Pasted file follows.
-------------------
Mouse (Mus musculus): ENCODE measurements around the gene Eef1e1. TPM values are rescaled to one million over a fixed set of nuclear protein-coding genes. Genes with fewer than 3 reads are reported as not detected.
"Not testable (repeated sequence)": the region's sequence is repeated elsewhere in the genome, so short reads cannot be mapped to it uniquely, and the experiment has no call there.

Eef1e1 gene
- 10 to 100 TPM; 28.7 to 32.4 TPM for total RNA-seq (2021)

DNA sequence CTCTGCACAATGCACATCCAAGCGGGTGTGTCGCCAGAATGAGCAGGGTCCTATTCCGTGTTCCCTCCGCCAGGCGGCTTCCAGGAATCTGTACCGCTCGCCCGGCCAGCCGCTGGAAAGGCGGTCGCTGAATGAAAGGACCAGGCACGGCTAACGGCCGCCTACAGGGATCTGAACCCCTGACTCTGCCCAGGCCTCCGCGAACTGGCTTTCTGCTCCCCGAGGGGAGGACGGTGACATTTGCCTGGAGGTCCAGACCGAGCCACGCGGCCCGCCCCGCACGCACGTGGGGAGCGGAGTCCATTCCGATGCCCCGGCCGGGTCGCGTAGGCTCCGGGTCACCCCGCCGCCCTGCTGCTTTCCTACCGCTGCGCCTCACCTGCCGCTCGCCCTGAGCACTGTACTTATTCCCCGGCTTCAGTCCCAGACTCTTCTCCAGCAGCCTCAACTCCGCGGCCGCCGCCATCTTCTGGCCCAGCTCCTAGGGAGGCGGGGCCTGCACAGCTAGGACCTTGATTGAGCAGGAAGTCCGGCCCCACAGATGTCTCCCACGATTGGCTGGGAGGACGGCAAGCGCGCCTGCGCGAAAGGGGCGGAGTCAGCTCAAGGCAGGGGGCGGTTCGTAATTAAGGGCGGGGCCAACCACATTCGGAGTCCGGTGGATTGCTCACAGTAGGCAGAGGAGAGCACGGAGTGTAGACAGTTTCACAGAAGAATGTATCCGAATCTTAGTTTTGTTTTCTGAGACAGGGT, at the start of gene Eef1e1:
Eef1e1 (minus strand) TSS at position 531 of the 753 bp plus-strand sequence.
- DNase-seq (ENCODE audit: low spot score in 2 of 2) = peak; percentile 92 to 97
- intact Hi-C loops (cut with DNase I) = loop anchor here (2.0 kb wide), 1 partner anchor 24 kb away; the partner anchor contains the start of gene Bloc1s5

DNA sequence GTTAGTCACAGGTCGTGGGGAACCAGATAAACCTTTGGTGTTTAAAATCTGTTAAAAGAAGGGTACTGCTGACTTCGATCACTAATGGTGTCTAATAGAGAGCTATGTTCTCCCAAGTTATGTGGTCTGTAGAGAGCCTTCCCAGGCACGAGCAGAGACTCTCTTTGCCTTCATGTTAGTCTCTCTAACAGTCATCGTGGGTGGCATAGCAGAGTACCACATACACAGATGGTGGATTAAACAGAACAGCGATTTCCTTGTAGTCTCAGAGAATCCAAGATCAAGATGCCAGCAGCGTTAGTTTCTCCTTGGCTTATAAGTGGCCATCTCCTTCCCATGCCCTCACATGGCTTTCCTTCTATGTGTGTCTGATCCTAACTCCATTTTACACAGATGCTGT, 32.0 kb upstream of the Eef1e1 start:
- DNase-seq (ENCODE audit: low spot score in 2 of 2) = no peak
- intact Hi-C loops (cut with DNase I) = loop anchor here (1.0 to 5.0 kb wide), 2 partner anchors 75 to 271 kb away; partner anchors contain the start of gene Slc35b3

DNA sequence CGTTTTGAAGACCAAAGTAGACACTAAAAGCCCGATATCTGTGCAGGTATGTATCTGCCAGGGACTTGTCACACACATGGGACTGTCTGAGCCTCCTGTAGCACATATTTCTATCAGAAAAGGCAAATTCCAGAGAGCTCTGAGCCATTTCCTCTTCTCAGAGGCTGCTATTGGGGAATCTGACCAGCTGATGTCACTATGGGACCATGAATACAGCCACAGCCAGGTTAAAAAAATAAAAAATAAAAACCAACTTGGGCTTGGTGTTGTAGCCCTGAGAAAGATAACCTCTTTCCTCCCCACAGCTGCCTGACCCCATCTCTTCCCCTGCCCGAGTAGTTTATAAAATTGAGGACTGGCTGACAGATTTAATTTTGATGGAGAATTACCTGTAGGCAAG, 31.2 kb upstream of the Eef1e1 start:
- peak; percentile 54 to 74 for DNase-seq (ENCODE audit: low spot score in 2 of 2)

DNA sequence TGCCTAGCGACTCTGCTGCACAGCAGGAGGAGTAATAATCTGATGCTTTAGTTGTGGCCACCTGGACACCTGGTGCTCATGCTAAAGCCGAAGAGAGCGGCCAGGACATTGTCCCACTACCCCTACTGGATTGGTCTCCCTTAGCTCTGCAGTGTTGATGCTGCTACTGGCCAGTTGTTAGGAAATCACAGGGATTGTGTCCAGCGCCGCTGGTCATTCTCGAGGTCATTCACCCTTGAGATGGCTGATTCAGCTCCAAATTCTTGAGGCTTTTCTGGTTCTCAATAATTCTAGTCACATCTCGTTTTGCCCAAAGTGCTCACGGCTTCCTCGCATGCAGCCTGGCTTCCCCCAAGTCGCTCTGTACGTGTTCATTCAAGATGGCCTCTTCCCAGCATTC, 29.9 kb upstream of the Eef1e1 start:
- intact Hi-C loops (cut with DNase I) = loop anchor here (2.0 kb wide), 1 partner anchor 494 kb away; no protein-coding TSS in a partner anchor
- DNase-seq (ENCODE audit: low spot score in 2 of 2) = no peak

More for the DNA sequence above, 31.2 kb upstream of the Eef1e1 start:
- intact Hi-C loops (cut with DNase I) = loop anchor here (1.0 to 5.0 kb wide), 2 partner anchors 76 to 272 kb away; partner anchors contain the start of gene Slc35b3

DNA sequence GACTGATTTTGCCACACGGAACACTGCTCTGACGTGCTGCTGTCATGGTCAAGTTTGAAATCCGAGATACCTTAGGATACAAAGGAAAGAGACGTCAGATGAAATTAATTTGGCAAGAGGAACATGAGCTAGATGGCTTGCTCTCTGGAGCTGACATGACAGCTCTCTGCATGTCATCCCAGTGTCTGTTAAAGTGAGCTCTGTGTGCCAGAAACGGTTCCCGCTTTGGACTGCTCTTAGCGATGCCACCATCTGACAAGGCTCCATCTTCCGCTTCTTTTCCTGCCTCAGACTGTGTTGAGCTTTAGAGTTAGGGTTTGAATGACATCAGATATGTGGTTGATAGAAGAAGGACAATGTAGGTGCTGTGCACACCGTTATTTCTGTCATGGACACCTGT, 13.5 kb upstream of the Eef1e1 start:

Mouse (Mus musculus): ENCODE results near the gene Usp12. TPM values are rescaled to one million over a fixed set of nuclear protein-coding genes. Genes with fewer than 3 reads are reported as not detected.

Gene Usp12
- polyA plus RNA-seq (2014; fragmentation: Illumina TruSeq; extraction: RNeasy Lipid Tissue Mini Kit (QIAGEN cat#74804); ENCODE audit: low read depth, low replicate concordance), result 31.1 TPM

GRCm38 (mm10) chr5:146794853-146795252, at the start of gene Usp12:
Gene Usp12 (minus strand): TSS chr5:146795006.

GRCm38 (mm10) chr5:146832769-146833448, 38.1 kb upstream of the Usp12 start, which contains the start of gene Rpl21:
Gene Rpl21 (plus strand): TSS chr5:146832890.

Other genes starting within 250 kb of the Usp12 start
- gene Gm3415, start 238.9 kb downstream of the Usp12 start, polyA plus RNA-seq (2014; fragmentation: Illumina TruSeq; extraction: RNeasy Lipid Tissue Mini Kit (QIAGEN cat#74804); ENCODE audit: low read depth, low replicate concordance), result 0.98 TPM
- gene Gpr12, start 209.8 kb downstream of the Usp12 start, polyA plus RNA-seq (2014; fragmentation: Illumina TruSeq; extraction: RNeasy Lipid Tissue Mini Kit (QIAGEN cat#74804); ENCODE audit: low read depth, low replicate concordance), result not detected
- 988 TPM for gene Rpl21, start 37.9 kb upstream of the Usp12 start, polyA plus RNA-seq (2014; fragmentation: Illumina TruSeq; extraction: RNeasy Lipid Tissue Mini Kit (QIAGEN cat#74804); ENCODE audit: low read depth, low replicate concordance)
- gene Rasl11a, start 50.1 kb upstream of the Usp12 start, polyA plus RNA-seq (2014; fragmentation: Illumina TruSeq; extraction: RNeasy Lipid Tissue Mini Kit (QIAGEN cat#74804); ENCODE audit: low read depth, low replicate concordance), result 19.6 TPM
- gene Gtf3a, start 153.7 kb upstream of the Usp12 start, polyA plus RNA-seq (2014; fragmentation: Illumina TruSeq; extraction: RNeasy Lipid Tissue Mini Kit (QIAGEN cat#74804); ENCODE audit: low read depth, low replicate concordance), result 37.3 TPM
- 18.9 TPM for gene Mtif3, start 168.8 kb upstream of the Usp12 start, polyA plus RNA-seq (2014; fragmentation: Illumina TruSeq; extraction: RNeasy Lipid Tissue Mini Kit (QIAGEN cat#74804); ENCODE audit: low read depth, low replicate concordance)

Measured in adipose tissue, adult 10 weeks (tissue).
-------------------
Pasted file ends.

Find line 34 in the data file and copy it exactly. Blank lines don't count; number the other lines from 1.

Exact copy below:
Measured in adipose tissue, adult 10 weeks (tissue).